Maybe you’re moving to a small town, or you want to open up a second location of your business. Either way, opening a business in a small town is very different than opening one in a large city. Read on for what to keep in mind.
You might think there’s more competition in the big cities just from the sheer number of businesses around, but that’s not always true. In small towns, people usually have established lives and routines, and they may already have certain stores that already meet their families’ needs. Make sure you’re not encroaching on a beloved store that has already worked its way into residents’ hearts. Such a market would be difficult for a newcomer to compete in.
Depending on how rural the town is, there may be a lot of unoccupied space that gets very little traffic. Knowing this, you should try and find a location near a mall, or a busy shopping center. Stores tucked away in some remote area where traffic is slow probably won’t get you as many customers. Calculate how much extra it’ll cost though – you don’t want to be paying so much rent that you have little money left for other important things, like inventory. Find the middle ground.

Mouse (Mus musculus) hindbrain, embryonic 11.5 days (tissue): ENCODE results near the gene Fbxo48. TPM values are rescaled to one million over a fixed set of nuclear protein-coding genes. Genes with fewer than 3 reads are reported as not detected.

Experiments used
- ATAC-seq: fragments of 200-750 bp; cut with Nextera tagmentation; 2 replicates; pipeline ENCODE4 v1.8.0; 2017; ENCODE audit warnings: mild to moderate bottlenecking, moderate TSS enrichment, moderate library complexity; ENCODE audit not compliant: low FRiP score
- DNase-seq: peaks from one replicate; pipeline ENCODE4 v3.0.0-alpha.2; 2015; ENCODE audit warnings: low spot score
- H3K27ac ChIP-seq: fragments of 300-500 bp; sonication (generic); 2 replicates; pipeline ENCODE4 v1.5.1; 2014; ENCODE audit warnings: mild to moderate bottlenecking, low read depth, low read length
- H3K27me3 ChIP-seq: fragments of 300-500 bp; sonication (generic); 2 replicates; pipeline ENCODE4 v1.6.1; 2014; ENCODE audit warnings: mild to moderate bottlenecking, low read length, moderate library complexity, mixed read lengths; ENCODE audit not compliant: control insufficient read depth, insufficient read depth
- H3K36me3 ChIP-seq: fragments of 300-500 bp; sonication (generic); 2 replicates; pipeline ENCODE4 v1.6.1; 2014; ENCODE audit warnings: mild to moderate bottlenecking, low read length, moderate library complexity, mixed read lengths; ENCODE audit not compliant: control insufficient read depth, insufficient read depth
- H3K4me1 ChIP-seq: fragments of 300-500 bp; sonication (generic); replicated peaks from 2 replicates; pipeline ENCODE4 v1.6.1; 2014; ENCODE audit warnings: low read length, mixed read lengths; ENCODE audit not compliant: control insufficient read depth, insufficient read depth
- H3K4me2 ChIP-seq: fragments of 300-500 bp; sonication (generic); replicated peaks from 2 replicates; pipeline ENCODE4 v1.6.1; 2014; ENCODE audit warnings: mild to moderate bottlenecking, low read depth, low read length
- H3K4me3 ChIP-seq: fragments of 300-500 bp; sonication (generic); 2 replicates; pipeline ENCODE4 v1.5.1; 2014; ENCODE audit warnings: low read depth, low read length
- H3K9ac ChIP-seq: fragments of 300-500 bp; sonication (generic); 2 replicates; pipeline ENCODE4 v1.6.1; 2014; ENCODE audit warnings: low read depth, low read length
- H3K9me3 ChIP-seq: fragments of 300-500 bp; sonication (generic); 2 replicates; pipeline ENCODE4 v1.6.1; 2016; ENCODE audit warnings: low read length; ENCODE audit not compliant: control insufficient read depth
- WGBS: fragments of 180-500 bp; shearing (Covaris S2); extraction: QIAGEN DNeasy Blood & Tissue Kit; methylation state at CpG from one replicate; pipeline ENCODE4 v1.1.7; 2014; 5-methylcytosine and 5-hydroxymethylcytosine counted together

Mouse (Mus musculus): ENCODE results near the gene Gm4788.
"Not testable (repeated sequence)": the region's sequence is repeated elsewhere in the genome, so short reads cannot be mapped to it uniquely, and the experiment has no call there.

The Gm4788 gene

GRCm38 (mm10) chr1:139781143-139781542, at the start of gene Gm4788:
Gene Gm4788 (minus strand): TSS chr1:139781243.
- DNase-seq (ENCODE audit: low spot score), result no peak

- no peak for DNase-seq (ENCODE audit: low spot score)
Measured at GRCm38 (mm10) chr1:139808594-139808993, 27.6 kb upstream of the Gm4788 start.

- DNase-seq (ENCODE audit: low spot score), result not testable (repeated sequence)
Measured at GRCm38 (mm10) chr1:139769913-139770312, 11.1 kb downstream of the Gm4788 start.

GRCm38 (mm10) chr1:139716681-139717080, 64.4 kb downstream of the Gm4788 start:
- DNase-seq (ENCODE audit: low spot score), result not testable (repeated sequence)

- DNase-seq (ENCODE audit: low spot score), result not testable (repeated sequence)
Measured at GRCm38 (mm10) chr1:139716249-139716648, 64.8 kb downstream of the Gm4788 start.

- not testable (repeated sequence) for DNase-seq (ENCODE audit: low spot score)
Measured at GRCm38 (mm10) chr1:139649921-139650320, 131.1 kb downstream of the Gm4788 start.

Life is much more slow-paced outside of the city. People value their neighbors and day-to-day interactions. It’s important to remember this when dealing with customers. Always put your best foot forward, and wear a smile. Remember that customer satisfaction is the key to finding success in small towns (or elsewhere, for that matter). A happy customer will likely talk you up to relatives and neighbors.
It’s easier to find a niche in a small town than it is in a large city. There could be so many unfilled niches that you can easily occupy! It’s a good idea to talk to some current residents about what they feel the needs are. Pay attention to the existing businesses and what they have to offer. How can you make yours different and unique?
What are some of the successful businesses in other small towns doing? What have they offered that became very well-received by local residents? Don’t completely copy their business plans, but get inspiration from paths that others have walked. A town I once lived in had a specialty foods store downtown that was all the rage. Why? There were no other stores that sold specialty foods in such a high-visibility location. The store had high-end pickles for eight dollars a jar, gluten-free mini cheesecakes – all kinds of fancy foods that you couldn’t find elsewhere in that town.
Small town, big city – starting a business anywhere is no easy task. What’s different about being in a small town is that you have so many opportunities to fill niches that are looking to be filled. Take advantage of this! For more guidance on how to move your small business to a small town, visit our website at www.biz2credit.com.